The legal profession in general, and Biglaw specifically, has a problem with diversity. Hell, there’s an entire podcast dedicated to the issue (yes, I’m the host of the podcast and you should definitely listen). And while most firms acknowledge the need for change, and some are actually trying to make improvements, there’s still a lot to be done. Just ask the Reverend Al Sharpton.
Sharpton, along with Reverend Dale Dennis, used the occasion of the appointment of Tamika Montgomery-Reeves to the Delaware Supreme Court (the first person of color to be appointed to the state’s high court) to tee off on the problem of diversity in the legal profession. They did so by sending a pointed letter to Biglaw giant Skadden Arps calling them out for their lack of diversity, particularly in their Delaware office (you can read the full letter below):
While Skadden claims that “diversity and inclusion are fundamental to [its] success as a global law firm,” its presence in Wilmington tells a different story.
According to Skadden Arps’ own reporting on law firm diversity, of the 72 lawyers in the firm’s Wilmington office, exactly one Summer Associate is Black, while 9 of 10 partners are white. And of 49 full associates in the same office, just six are racial minorities.
Clearly, this is a systemic issue. One that has plagued the legal industry for decades, but one that must change. How can we achieve an equitable justice system if people of color aren’t afforded the opportunity to work at the most prestigious law firms? How can we expect the judges in our courts to reflect the racial, ethnic, and gender diversity of the communities they represent if they do not gain the experience needed to rise to those positions?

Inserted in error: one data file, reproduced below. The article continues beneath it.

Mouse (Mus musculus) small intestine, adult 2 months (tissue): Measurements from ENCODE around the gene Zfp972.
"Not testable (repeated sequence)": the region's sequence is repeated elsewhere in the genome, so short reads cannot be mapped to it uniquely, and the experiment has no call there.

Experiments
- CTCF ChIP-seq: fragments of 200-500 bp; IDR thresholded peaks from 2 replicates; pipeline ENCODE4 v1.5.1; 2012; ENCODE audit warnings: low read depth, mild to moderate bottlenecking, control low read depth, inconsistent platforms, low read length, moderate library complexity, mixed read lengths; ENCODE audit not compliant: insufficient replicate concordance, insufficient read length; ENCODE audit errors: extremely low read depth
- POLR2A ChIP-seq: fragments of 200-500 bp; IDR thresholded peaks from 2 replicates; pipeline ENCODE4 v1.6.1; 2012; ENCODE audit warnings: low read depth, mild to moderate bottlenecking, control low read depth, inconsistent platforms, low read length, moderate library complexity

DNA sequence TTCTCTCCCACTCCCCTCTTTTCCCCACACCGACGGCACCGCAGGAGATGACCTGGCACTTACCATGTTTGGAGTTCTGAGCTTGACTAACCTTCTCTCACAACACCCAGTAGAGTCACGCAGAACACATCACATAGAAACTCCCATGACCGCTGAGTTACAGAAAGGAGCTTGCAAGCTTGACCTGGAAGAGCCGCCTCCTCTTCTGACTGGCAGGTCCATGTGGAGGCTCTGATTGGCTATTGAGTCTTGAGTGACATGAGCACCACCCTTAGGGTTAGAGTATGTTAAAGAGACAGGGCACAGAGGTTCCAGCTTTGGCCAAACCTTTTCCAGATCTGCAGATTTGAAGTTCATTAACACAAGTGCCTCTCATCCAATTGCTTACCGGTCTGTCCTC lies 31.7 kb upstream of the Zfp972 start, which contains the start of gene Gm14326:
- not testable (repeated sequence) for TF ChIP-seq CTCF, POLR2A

While the letter takes issue with the legal industry as a whole, Reverend Sharpton told Above the law why targeting Skadden specifically is so important:
“If we’re going to fix the institutional and systemic neglect of people of color in Delaware’s court system, it’s critical we look at where its justices come from. Take a look at judges like Chancery Court Chancellor Andrew Bouchard, or even retired Delaware Supreme Court Justice Leo Strine, where did they come from? Skadden Arps. One firm, Skadden Arps, has an especially significant impact on an entire state’s justice system. Therefore, Skadden Arps needs to lead the effort to more completely diversify the ranks of law firm partners and judges in this state.”
Sharpton and Dennis also wrote that they are commissioning a study of diversity in Delaware to better understand the contours of the problem:
To remedy these issues, we must first understand how deep they are. That is why we are commissioning a study on the state of diversity in Delaware’s legal industry. The study will give the people of Delaware, the 18th most diverse state in the country, the opportunity to understand how their diverse perspectives are represented in one of the state’s most prominent and lucrative industries.
We reached out to Skadden for comment, but have not as yet heard back.
Kathryn Rubino is a Senior Editor at Above the Law, and host of The Jabot podcast. AtL tipsters are the best, so please connect with her. Feel free to email her with any tips, questions, or comments and follow her on Twitter (@Kathryn1).
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